The 19th anniversary of Sexual Assault Awareness month is a good time to note that for half a century there have been individuals fighting for sexual assault prevention. Although sexual violence was not openly talked about during the civil rights era of the 1940s and 50s, black activists like Rosa Parks began to challenge the status quo.
Social revolutions such the recent #MeToo and #NoMore movements have roots that date back years, and in this instance, to an incident that took place on September 3, 1944 when news of a horrific rape of a 24- year-old black mother, Recy Taylor became known. At that time, the NAACP sent its best investigator to investigate why there had been no arrests. The investigator’s name was Rosa Park – the very same Rosa Park who ten years later became famous for refusing to give up her seat on a bus to a White man. Rosa and her colleagues, other women of colour, fought against gender-based and race-based violence. This unique way of advocating around the many issues affecting women became a framework that years later in 1989, advocate and Professor, Kimberlé Crenshaw, labelled “intersectionality”.
Sexual violence is a violation of the fundamental human right to safety. Unfortunately, most victims of such assault are under the age of 25. It is imperative that sexual violence is not accepted in any form.
OPSEU President Warren (Smokey) Thomas says to prevent sexual violence we must speak up when we see or hear others are engaging in abusive behavior.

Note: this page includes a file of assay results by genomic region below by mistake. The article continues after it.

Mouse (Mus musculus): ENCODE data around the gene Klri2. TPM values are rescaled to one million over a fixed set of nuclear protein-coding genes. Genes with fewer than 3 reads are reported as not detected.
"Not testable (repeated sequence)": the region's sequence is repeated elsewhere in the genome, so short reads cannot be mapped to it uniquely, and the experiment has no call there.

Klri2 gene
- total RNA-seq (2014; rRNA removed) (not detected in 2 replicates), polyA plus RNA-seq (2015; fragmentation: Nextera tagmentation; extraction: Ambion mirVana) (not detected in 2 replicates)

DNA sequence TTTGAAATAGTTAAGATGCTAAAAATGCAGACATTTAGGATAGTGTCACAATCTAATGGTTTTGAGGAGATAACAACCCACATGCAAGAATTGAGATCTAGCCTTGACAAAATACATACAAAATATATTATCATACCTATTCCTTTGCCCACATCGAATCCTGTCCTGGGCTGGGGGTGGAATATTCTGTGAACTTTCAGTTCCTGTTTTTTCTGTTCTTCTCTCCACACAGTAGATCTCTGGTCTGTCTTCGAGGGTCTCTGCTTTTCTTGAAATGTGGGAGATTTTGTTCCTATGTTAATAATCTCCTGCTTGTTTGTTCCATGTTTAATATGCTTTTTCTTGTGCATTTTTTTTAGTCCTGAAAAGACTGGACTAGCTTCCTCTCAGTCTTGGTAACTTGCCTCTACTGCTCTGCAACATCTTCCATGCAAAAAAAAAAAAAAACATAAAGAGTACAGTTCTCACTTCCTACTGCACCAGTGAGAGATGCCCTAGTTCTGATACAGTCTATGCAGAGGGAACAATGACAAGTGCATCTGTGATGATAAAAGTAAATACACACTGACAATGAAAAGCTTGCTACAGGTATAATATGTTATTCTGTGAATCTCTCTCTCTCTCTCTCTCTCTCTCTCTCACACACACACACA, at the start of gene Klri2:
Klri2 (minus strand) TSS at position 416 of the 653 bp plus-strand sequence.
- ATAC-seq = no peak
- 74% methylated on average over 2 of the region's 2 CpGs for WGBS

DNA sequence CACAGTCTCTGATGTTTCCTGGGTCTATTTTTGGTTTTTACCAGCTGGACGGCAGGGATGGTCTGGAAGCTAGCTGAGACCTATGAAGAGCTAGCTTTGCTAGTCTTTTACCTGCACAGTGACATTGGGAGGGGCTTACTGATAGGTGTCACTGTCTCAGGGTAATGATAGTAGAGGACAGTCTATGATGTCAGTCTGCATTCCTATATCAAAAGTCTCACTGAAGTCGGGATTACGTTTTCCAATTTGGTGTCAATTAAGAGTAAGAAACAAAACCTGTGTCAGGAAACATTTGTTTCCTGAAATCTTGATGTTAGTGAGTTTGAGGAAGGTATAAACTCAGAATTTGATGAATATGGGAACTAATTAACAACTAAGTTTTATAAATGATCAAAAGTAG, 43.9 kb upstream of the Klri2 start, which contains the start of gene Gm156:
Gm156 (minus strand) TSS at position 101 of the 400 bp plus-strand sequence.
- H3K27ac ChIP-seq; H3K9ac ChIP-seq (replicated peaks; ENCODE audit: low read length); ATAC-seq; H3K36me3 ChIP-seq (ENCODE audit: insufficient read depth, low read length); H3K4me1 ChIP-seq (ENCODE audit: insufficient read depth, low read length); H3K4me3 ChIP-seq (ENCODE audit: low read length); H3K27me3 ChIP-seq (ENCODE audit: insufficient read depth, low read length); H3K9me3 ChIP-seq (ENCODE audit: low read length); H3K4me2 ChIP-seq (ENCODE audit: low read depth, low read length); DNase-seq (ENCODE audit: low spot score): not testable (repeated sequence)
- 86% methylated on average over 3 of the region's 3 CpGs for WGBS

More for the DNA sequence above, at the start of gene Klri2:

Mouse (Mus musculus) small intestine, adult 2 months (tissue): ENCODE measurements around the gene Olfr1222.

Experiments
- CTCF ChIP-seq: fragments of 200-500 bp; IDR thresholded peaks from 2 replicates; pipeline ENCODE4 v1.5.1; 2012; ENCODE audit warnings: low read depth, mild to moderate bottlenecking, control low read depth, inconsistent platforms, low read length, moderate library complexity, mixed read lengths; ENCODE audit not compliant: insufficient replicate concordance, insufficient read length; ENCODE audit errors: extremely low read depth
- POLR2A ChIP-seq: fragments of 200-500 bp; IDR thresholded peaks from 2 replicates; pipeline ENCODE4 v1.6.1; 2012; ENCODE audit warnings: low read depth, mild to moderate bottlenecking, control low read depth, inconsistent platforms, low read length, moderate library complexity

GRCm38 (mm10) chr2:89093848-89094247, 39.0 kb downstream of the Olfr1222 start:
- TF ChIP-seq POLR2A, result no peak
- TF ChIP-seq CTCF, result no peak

“We have to make it our business to interfere, to say something, and not to be a passive bystander,” said Thomas. “The responsibility lies on each and every one of us. We must also spread awareness of available resources whether it is in person or through virtual help centres, which are now available throughout the COVID 19 pandemic.”
Since the province-wide lockdown due to COVID-19, there have reports of increased incidents of sexual violence across the province against young children and both women and men.
Survivors of sexual abuse often experience forms of rage, and experience low self-esteem and poor body image that can lead to addiction and self-harming behavior, while others may experience feelings of shame and anger which can lead to difficulty with intimacy.
OPSEU’s First Vice President/Treasurer Eduardo (Eddy) Almeida says “One case of sexual violence is one case too many. We must join together in solidarity to ensure everyone knows sexual violence is unacceptable.”
OPSEU activist and Chair of the Provincial Women’s Committee, Dianne Clarabut sees these unprecedented times of COVID 19 as a perfect time to educate our children. “No society can afford to normalize sexual violence as part of their culture,” said Clarabut. “We must see the “Me Too” movement as a continued call to action, especially now. No one should be left alone, not even in self-isolation. We must continue to look out for each other. We have a responsibility to all those brave women who paved the way for us, to continue to look after those who are vulnerable and at risk – we must continue to work to change our world for the better.”